Monday, January 26, 2015

Costs of Teach for America - Substance News

Costs of Teach for America - Substance News:

The true cost of Teach For America... Millions of dollars are being wasted by urban school districts paying TFA its 'finder's fees'

[Editor's introduction. This stunning analysis from The American Prospect should close the book on the two decades of hypocrisy coming from the ruling class and the massive dollars behind Wendy Kopp and "Teach for America." We are reprinting it here as soon as it came to our attention so that our readers can begin to challenge more aggressively the immense costs of TFA not only in Chicago, but wherever TFA is still hustling. George N. Schmidt, Editor, Substance].
Teach for America is really not providing long-term solutions to the public schools of America's cities, but in fact has become a training ground for the bureaucrats who will staff boards of education and politicians. TFA has been training the cadre of corporate "school reform," not teachers for the children of America's cities. Rachel M. Cohen/The American Prospect from TFA data The True Cost of Teach For America's Impact on Urban Schools
Why are school districts paying millions in "finder's fees" to an organization that places people without education degrees to teach in urban schools—even where applications from veteran teachers abound?
In debates over education policy in urban school districts, few topics are more contentious than the role played by Teach For America, the national organization that recruits elite college graduates to teach in low-income urban and rural schools for two years. It is not uncommon to hear veteran teachers, who majored in education and often have advanced degrees, complain that their profession is diminished by what they see as a preference for TFA recruits who did not study education. Parents are heard to question the qualifications and commitment of TFA’s novice educators, given the assumption that their sign-up for a two-year stint suggests only a fleeting interest in teaching. And both veteran teachers and parents sometimes bemoan the fact that the racial and ethnic make-up of the TFA corps rarely matches that of the students they are assigned to teach. Advocates maintain that Teach For America provides well-educated teachers in areas where recruitment is difficult.
Here Rachel M. Cohen, writing fellow at The American Prospect, explores another area of controversy in the Teach For America program: the start-up costs of hiring a TFA teacher, and the program’s impact on the retention of veteran teachers. -- The Editors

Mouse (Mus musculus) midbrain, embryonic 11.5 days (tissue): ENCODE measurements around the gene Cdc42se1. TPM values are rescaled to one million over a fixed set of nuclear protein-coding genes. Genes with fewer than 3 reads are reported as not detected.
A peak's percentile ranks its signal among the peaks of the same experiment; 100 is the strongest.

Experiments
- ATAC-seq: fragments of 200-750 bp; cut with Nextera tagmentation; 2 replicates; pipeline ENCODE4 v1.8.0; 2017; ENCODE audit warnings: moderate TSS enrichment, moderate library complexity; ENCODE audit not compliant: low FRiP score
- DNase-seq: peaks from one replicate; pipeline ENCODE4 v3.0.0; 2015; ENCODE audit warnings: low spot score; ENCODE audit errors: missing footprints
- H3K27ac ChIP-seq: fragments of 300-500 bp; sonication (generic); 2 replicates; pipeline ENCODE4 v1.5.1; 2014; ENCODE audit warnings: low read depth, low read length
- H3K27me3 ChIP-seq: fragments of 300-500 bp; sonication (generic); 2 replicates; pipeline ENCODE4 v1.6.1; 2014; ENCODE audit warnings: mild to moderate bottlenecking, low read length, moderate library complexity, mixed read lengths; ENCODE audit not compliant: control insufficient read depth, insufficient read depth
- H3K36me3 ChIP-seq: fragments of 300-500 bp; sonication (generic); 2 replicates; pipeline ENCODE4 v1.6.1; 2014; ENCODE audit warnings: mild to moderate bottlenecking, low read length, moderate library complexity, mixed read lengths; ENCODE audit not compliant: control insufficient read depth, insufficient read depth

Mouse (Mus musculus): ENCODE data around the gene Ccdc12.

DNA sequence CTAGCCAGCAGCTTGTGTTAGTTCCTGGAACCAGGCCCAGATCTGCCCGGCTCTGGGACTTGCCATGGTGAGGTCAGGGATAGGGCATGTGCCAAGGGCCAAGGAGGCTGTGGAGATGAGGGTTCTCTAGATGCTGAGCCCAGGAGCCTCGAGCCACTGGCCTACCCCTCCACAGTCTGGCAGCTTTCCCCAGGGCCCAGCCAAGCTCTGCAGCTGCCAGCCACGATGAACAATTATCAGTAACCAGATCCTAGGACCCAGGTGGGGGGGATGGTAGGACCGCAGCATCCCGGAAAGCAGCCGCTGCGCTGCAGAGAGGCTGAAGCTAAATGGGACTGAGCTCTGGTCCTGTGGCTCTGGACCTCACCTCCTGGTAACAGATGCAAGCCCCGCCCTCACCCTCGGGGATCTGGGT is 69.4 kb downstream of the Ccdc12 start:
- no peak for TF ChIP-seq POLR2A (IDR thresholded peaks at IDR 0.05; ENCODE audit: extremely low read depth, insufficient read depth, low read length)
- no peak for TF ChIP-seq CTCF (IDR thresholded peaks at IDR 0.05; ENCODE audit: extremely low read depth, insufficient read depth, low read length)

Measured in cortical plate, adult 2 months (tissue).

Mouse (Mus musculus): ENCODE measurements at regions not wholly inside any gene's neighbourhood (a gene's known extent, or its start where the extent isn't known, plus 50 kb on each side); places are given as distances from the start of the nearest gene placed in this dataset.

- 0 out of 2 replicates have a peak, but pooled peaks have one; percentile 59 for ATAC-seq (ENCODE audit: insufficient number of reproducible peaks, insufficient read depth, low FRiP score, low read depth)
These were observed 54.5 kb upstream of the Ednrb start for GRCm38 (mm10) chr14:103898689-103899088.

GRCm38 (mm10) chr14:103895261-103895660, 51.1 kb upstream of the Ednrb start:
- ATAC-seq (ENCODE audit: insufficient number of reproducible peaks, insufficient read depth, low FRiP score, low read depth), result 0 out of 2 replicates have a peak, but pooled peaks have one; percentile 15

When public school districts hire teachers from Teach For America, they pay a greater upfront cost than if they hire traditional entry-level teachers. This is because TFA charges finder’s fees for every “corps member” they supply. In addition to the salary and benefits school districts pay each teacher, districts also must pay the national organization, typically between $2,000-$5,000 per corps member, per year. Though generally overlooked, these finder’s fees are salient to many of the key issues in the national debate over TFA’s harm and benefit to public education.
In a 2/4/2011 photo, Erin Gavin, a TFA teacher, listens to students during a group discussion with 7th-graders at a Brooklyn Center School in Brooklyn Center, MN. In 2013, MN Governor Dayton vetoed an item that would have granted $1.5 million to TFA, AP Photo/Andy King,To put the finder’s fees in perspective: If one city’s TFA cohort, consisting of 200 corps members, comes with an annual finder’s fee of $4,250 for each teacher recruited from the organization—then that cohort’s two-year commitment will cost the district an additional $1,700,000 in dues to the organization. This is not a trivial sum for school districts experiencing massive budget shortfalls. The TFA hiring contracts are generally non-refundable, even if a teacher turns out to be a serious problem or quits early. Takirra Winfield, the national spokesperson for TFA, says that while the organization has a “pretty clear” no-refund policy in its contracts, there have been some cases where TFA has made exceptions, such as providing a credit to the district for the upcoming year, or giving regional teams discretion as to whether to invoice districts for teachers who leave early.
Teacher retention
Finding excellent teachers who are willing to stay and work in low-performing schools—typically located in high-poverty areas—has been a challenge for school districts across the nation. As a result, the teachers most frequently sent into high-poverty school districts are young novice instructors who are more likely than more seasoned Costs of Teach for America - Substance News: